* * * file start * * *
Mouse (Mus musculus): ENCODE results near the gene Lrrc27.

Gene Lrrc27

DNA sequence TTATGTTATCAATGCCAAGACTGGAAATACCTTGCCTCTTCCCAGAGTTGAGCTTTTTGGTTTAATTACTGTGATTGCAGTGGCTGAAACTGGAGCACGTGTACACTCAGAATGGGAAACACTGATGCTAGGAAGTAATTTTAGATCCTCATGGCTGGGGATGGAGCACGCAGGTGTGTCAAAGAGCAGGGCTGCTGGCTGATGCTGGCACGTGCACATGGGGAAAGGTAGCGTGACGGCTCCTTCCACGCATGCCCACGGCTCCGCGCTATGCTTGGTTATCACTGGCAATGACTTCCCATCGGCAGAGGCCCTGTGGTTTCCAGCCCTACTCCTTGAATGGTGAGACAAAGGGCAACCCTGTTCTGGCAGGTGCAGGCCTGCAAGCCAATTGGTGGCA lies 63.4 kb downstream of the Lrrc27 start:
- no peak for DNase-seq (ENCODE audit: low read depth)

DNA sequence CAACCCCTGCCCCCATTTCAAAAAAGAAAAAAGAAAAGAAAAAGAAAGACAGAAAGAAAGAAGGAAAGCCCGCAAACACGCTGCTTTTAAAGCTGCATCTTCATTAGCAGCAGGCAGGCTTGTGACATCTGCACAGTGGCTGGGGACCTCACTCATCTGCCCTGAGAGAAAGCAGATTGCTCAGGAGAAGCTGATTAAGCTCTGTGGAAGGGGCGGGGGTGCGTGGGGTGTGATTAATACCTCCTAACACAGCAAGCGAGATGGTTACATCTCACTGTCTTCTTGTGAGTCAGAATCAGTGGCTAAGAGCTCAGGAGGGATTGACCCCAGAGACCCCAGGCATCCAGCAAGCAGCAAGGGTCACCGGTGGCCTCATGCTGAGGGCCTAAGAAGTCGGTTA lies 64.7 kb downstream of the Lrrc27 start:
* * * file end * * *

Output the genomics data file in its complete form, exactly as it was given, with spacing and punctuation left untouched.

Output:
Mouse (Mus musculus): ENCODE results near the gene Lrrc27.

Gene Lrrc27

DNA sequence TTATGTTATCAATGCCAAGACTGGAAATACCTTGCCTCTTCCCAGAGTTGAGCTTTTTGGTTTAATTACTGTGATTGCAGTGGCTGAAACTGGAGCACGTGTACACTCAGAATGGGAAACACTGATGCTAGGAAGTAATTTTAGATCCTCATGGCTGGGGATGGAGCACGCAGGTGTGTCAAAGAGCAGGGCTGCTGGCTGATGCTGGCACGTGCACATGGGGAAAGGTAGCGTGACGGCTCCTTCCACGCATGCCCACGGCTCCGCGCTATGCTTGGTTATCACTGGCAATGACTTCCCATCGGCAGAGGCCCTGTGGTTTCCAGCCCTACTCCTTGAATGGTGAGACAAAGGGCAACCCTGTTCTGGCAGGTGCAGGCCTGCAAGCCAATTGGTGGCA lies 63.4 kb downstream of the Lrrc27 start:
- no peak for DNase-seq (ENCODE audit: low read depth)

DNA sequence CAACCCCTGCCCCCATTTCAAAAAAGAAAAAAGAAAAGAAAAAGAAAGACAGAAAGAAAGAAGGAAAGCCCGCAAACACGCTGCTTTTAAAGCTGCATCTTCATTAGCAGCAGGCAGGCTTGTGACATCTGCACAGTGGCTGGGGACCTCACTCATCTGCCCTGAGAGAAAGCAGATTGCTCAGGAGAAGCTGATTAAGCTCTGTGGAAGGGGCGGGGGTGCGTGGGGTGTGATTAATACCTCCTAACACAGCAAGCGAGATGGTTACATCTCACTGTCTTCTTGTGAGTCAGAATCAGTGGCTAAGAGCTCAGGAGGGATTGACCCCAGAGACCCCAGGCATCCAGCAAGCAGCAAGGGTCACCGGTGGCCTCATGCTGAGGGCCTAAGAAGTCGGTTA lies 64.7 kb downstream of the Lrrc27 start: